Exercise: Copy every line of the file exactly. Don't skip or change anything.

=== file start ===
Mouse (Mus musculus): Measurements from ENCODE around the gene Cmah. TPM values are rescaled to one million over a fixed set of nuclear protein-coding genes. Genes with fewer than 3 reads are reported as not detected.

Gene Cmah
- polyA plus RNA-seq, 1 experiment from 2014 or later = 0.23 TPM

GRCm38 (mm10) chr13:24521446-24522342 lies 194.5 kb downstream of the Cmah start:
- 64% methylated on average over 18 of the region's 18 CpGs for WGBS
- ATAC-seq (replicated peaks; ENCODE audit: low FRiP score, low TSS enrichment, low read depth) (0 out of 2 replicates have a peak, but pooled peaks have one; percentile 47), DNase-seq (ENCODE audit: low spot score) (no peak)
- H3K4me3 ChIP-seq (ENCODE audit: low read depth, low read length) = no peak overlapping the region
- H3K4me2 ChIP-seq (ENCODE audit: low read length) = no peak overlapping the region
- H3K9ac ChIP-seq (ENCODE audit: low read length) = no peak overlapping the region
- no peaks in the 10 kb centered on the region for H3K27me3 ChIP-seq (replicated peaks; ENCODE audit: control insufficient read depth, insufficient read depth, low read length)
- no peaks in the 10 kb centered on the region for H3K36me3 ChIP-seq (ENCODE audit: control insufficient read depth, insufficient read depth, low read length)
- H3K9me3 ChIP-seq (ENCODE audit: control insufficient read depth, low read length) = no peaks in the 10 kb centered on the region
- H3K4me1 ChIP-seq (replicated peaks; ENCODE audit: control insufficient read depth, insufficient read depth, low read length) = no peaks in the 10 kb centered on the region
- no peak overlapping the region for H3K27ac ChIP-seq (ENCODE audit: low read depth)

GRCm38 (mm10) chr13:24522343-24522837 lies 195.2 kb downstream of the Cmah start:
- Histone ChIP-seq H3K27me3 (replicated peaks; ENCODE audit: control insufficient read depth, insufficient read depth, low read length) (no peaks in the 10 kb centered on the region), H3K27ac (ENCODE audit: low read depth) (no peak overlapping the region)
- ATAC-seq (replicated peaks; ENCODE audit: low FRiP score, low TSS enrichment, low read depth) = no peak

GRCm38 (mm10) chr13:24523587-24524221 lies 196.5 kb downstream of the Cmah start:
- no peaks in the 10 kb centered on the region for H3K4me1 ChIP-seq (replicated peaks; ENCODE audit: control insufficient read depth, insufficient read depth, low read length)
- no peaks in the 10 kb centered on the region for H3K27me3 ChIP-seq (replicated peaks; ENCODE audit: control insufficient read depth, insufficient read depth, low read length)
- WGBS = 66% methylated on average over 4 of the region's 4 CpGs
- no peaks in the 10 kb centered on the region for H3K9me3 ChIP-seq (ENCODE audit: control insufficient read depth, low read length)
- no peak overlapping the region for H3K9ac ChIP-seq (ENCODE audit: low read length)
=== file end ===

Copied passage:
Mouse (Mus musculus): Measurements from ENCODE around the gene Cmah. TPM values are rescaled to one million over a fixed set of nuclear protein-coding genes. Genes with fewer than 3 reads are reported as not detected.

Gene Cmah
- polyA plus RNA-seq, 1 experiment from 2014 or later = 0.23 TPM

GRCm38 (mm10) chr13:24521446-24522342 lies 194.5 kb downstream of the Cmah start:
- 64% methylated on average over 18 of the region's 18 CpGs for WGBS
- ATAC-seq (replicated peaks; ENCODE audit: low FRiP score, low TSS enrichment, low read depth) (0 out of 2 replicates have a peak, but pooled peaks have one; percentile 47), DNase-seq (ENCODE audit: low spot score) (no peak)
- H3K4me3 ChIP-seq (ENCODE audit: low read depth, low read length) = no peak overlapping the region
- H3K4me2 ChIP-seq (ENCODE audit: low read length) = no peak overlapping the region
- H3K9ac ChIP-seq (ENCODE audit: low read length) = no peak overlapping the region
- no peaks in the 10 kb centered on the region for H3K27me3 ChIP-seq (replicated peaks; ENCODE audit: control insufficient read depth, insufficient read depth, low read length)
- no peaks in the 10 kb centered on the region for H3K36me3 ChIP-seq (ENCODE audit: control insufficient read depth, insufficient read depth, low read length)
- H3K9me3 ChIP-seq (ENCODE audit: control insufficient read depth, low read length) = no peaks in the 10 kb centered on the region
- H3K4me1 ChIP-seq (replicated peaks; ENCODE audit: control insufficient read depth, insufficient read depth, low read length) = no peaks in the 10 kb centered on the region
- no peak overlapping the region for H3K27ac ChIP-seq (ENCODE audit: low read depth)

GRCm38 (mm10) chr13:24522343-24522837 lies 195.2 kb downstream of the Cmah start:
- Histone ChIP-seq H3K27me3 (replicated peaks; ENCODE audit: control insufficient read depth, insufficient read depth, low read length) (no peaks in the 10 kb centered on the region), H3K27ac (ENCODE audit: low read depth) (no peak overlapping the region)
- ATAC-seq (replicated peaks; ENCODE audit: low FRiP score, low TSS enrichment, low read depth) = no peak

GRCm38 (mm10) chr13:24523587-24524221 lies 196.5 kb downstream of the Cmah start:
- no peaks in the 10 kb centered on the region for H3K4me1 ChIP-seq (replicated peaks; ENCODE audit: control insufficient read depth, insufficient read depth, low read length)
- no peaks in the 10 kb centered on the region for H3K27me3 ChIP-seq (replicated peaks; ENCODE audit: control insufficient read depth, insufficient read depth, low read length)
- WGBS = 66% methylated on average over 4 of the region's 4 CpGs
- no peaks in the 10 kb centered on the region for H3K9me3 ChIP-seq (ENCODE audit: control insufficient read depth, low read length)
- no peak overlapping the region for H3K9ac ChIP-seq (ENCODE audit: low read length)